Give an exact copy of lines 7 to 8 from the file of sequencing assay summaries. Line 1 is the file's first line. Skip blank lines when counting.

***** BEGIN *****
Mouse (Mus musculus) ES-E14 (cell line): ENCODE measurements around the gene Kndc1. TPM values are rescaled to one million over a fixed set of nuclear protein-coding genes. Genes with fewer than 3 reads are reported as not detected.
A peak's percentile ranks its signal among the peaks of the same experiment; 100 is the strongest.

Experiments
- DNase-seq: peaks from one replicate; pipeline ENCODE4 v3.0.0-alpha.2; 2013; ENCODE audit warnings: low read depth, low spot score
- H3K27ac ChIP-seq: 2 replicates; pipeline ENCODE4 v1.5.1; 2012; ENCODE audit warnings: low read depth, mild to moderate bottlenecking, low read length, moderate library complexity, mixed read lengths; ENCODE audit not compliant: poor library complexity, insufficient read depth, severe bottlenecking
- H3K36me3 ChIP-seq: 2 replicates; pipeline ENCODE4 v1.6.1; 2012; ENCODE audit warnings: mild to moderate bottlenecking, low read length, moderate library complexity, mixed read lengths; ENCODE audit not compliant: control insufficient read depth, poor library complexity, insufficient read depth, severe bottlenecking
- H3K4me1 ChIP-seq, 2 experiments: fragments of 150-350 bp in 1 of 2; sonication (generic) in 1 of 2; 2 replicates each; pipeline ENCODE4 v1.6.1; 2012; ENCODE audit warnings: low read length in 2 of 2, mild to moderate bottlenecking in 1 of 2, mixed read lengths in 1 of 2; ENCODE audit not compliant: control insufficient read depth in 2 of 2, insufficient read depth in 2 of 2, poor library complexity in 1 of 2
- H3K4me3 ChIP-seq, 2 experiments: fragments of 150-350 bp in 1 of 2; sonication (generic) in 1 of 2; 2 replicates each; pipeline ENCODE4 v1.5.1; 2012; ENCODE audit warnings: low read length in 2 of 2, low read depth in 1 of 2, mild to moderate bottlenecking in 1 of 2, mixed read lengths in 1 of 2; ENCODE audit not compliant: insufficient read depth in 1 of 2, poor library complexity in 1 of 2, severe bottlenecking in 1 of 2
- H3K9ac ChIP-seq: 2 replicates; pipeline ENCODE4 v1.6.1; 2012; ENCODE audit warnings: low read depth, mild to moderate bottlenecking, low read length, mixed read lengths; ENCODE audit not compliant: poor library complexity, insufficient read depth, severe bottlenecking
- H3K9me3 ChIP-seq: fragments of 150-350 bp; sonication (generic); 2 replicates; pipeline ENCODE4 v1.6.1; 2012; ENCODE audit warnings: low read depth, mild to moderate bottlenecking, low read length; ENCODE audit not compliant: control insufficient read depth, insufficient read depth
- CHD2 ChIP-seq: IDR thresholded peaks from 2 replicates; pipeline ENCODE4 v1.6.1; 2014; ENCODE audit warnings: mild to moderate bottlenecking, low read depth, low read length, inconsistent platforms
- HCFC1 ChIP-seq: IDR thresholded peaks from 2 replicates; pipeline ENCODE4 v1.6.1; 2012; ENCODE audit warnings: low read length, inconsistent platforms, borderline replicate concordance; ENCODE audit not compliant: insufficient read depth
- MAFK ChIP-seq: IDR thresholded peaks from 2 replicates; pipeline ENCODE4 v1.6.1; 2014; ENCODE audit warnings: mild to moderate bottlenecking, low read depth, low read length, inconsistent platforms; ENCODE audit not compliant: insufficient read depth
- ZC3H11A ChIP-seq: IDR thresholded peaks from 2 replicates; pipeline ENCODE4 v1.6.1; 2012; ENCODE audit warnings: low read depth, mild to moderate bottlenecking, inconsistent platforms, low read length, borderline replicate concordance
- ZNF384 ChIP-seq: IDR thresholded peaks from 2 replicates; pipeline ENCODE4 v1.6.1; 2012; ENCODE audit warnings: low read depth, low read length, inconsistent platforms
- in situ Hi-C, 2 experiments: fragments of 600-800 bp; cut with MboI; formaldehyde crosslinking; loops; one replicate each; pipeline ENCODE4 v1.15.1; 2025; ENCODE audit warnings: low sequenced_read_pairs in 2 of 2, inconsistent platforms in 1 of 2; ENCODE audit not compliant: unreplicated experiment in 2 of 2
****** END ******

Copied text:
- H3K4me1 ChIP-seq, 2 experiments: fragments of 150-350 bp in 1 of 2; sonication (generic) in 1 of 2; 2 replicates each; pipeline ENCODE4 v1.6.1; 2012; ENCODE audit warnings: low read length in 2 of 2, mild to moderate bottlenecking in 1 of 2, mixed read lengths in 1 of 2; ENCODE audit not compliant: control insufficient read depth in 2 of 2, insufficient read depth in 2 of 2, poor library complexity in 1 of 2
- H3K4me3 ChIP-seq, 2 experiments: fragments of 150-350 bp in 1 of 2; sonication (generic) in 1 of 2; 2 replicates each; pipeline ENCODE4 v1.5.1; 2012; ENCODE audit warnings: low read length in 2 of 2, low read depth in 1 of 2, mild to moderate bottlenecking in 1 of 2, mixed read lengths in 1 of 2; ENCODE audit not compliant: insufficient read depth in 1 of 2, poor library complexity in 1 of 2, severe bottlenecking in 1 of 2